(As an aside, I’m also the guy who has to report on our PCI compliance, which involves wonderful things like payment data flow diagrams and something called a PCI DSS SAQ. It’s pretty thrilling stuff.)
Anyhow, there are enough steps in our ordering chain that sometimes a fraudulent order will slip through, which will generally lead to a chargeback later on down the line. Since we keep records of where we ship, we can supply those to Paypal to prove that an order was shipped and signed for, which usually result in Paypal contesting the chargeback with the credit card company, after which I have no idea what happens. I presume that credit card companies simply eat a certain number of fraudulent charges as part of the cost of doing business.
Recently, though, there’s been a bit of an uptick in fraudulent orders to the store, mostly being placed from Venezuela with shipping addresses in southern Florida. From what I can tell, it looks like there’s some kind of well-organized credit card scamming gang that rip off tons of credit card numbers and convert them into physical goods before the numbers are shut down. That might sound paranoid, but googling some of the shipping addresses have led to things like Yelp listings for the businesses there, which in turn lead to plenty of reports of other merchants reporting the addresses being associated with stolen CC numbers. I guess someone in Venezuela or Miami really likes Giant Bomb, because they’ve been ordering plenty of merchandise over the past few months. Or they just use it to smuggle cocaine, or something. Edit: Someone on Twitter suggested that they might just be trying to place small orders to see which credit card numbers were still active before using them for large purchases elsewhere, which makes sense.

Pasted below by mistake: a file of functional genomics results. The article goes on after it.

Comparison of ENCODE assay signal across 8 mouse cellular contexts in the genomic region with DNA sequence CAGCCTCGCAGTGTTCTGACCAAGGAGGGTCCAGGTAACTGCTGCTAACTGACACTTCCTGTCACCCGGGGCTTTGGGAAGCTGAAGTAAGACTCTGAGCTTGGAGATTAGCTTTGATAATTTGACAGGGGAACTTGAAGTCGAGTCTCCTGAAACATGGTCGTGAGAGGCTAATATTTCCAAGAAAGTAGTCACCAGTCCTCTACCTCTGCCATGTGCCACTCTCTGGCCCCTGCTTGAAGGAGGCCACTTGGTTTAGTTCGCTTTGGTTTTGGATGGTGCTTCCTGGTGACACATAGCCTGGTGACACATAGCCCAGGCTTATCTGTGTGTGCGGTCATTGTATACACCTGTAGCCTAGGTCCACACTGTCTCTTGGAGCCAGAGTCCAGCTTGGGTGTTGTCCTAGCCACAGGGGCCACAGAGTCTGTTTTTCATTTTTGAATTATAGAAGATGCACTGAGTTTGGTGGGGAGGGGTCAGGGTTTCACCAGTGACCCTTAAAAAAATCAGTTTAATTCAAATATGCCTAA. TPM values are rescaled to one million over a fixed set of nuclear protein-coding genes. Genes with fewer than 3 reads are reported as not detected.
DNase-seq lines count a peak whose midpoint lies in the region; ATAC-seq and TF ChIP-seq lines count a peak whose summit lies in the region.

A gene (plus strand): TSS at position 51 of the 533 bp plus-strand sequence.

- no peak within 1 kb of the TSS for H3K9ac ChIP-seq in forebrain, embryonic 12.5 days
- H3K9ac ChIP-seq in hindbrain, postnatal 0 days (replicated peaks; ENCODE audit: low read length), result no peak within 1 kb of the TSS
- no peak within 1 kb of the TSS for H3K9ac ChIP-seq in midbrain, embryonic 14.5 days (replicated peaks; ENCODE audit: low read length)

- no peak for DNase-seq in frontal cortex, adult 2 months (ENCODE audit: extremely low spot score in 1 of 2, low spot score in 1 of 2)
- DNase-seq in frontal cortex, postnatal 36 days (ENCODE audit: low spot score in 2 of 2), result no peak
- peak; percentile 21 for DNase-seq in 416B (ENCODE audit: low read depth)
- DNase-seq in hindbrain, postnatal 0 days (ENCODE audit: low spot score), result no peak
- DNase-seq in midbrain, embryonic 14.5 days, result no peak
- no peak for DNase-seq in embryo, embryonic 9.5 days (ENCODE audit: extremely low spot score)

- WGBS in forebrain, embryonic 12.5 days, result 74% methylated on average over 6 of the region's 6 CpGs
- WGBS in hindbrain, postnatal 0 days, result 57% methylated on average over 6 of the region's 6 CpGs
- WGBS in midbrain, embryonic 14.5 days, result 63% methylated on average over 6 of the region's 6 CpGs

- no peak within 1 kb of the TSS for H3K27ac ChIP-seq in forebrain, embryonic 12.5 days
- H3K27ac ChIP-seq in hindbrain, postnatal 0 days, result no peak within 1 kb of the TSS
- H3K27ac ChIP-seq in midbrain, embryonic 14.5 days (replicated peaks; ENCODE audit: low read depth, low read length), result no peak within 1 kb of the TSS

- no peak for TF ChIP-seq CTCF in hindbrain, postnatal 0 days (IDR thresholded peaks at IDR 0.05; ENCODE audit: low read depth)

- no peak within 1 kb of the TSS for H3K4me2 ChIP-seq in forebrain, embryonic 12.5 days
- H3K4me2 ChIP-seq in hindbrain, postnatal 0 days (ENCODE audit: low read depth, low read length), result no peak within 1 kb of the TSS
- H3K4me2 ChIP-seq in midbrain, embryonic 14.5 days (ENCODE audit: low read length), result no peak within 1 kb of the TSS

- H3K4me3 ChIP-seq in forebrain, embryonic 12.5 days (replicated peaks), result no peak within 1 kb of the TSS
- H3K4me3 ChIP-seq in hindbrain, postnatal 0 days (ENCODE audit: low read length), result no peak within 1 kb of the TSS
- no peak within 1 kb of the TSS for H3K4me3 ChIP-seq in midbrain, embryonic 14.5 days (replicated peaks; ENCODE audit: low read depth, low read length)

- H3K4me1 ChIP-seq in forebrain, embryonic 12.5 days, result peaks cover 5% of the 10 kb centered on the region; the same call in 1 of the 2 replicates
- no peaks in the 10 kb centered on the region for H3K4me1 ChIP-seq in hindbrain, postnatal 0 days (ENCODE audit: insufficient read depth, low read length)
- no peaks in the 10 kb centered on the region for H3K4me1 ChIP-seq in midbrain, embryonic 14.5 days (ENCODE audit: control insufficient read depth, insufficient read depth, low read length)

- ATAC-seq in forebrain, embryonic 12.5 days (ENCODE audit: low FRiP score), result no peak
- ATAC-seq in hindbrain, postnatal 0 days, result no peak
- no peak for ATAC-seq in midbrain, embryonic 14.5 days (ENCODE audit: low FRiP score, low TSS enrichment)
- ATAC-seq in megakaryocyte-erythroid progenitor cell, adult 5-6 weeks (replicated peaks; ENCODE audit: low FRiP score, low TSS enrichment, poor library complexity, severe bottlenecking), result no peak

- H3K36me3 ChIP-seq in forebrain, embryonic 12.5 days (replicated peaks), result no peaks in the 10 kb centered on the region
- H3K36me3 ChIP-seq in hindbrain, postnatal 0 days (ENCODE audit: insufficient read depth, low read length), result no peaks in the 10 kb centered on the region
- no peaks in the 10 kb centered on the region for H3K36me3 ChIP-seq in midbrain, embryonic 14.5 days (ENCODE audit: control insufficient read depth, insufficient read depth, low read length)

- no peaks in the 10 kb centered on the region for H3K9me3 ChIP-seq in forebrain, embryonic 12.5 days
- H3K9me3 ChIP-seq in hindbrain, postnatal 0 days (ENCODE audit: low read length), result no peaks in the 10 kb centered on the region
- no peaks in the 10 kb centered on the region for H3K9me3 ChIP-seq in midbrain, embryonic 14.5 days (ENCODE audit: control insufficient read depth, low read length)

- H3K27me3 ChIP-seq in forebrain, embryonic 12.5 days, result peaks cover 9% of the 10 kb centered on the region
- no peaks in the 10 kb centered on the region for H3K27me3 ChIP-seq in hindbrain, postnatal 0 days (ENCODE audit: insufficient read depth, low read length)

So, I’ve been trying to keep track of all the orders that are coming in and have been manually cancelling anything that looks suspicious. That hasn’t stopped the orders from coming in, of course, even though I make sure to send emails back indicating that the orders were cancelled because they’re suspected to be fraudulent. Not that anyone’s reading them; I’m pretty sure the email addresses are as fake as the orders themselves.